On May 12, 2017, everyone heard the cry that echoed around cyberspace. More specifically, they heard the WannaCry.
The true story has three elements.
The first story surrounds one of the vulnerabilities included in MS17-010. The most severe of these vulnerabilities could allow remote code execution if an attacker sends specially crafted messages to a Microsoft Server Message Block 1.0 (SMBv1) server. This part of the story was often dwarfed by the next part of the story, but it is ultimately more important.
Because Microsoft released the MS17-010 patch back on March 14, 2017, almost two months before the SMB vulnerability was exploited in a very public way with WannaCry. And, if the SMB vulnerability had not existed, or had been patched before May 12, the global impact of WannaCry would most likely have been prevented.
The second part of the story is that WannaCry ransomware took advantage of the SMB vulnerability. ETERNALBLUE was one of the exploits disclosed by the Shadow Brokers when they leaked several NSA tools. By using the ETERNALBLUE exploit, the WannaCry ransomware spread like wildfire, making big news around the world.
WannaCry soon hit as many as 200,000 workstations, and even more by some estimates. WannaCry demanded payment in bitcoin to decrypt the affected systems. NTT Security analysts evaluated the process of buying bitcoin for payment, and determined that unless the organization already had the bitcoin, some organizations would likely not be able to buy the required bitcoin in the allotted time. And on top of that, it appears a significant amount of ransom payments did not actually unlock the victim’s data.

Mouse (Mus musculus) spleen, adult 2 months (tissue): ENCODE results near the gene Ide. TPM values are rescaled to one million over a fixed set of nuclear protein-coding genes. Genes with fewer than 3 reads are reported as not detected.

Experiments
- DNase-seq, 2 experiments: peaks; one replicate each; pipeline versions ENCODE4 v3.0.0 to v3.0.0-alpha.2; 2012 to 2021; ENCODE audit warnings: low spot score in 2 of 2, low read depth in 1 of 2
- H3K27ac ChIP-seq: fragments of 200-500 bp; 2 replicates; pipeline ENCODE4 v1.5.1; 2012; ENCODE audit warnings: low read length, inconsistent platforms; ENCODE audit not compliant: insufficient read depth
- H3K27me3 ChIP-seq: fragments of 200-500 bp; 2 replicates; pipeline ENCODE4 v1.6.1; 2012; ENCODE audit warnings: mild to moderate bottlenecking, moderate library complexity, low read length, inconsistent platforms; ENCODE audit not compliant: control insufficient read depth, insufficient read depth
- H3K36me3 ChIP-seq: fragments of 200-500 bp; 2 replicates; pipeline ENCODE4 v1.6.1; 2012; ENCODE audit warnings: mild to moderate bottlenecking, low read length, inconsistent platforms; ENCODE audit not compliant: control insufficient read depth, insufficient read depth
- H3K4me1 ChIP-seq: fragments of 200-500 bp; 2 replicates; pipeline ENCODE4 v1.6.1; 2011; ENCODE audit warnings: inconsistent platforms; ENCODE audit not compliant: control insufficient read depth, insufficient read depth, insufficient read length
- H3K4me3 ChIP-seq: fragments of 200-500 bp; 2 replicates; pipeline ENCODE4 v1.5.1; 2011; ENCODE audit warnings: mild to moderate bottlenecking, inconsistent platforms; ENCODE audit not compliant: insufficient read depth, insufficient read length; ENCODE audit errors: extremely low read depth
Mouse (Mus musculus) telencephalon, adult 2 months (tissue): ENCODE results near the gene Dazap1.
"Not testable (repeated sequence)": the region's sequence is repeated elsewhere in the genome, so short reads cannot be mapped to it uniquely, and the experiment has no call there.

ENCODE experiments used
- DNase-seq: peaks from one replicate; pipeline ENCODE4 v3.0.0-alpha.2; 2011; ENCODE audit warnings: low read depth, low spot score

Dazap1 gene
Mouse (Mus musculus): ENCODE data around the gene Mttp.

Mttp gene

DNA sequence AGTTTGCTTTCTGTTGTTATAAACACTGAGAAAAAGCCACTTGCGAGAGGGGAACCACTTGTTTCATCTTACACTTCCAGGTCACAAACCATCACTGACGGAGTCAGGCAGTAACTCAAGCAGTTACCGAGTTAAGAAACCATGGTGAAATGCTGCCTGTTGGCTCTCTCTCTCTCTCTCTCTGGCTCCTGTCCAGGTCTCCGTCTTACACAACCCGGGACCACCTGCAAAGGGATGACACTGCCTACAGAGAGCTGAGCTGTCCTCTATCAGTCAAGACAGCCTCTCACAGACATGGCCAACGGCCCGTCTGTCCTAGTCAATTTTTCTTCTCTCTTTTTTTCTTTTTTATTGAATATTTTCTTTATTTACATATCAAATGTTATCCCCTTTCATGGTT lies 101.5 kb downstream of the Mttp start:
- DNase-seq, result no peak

WannaCry is ultimately another ransomware. Unfortunately, the best defense against ransomware is to plan ahead and make sure your organization is ready for the ransomware, before it strikes.
The third part of the story is that WannaCry was not the only attack to take advantage of the SMB vulnerability. Adylkuzz was designed to mine cryptocurrency, and hit the world three weeks earlier. EternalRocks was a worm which spread in the same manner as WannaCry, but has since been removed from the web by its author.
Still, WannaCry was the most obvious symptom of the three components. For this reason, NTT Security researchers and analysts took a long, hard look at WannaCry in the NTT Security Monthly Threat Report for May 2017, published on June 5 here. The report takes a detailed look at statistics from the ransomware – including industries being attacked, a detection calendar, as well as ports and protocols used. The report also details a variety of indicators verified against monitoring data, such as IP addresses, command and control IP addresses, Snort signatures, Palo Alto signatures, domains, killswitch domains, file hashes and affected file names. All this information can be used to enhance detection of WannaCry-related activity, as well as activity associated with related attacks.
The monthly report also includes recommendations to reduce the chances organizations are not exposed to the original SMB vulnerabilities, as well as recommendations to reduce potential exposure to any ransomware, including WannaCry.
WannaCry was, and is, big news. The NTT Security Monthly Report for May 2017 focuses on providing practical details relating to the attack and the underlying SMB vulnerabilities. If you want a detailed description of what WannaCry really means, read the report.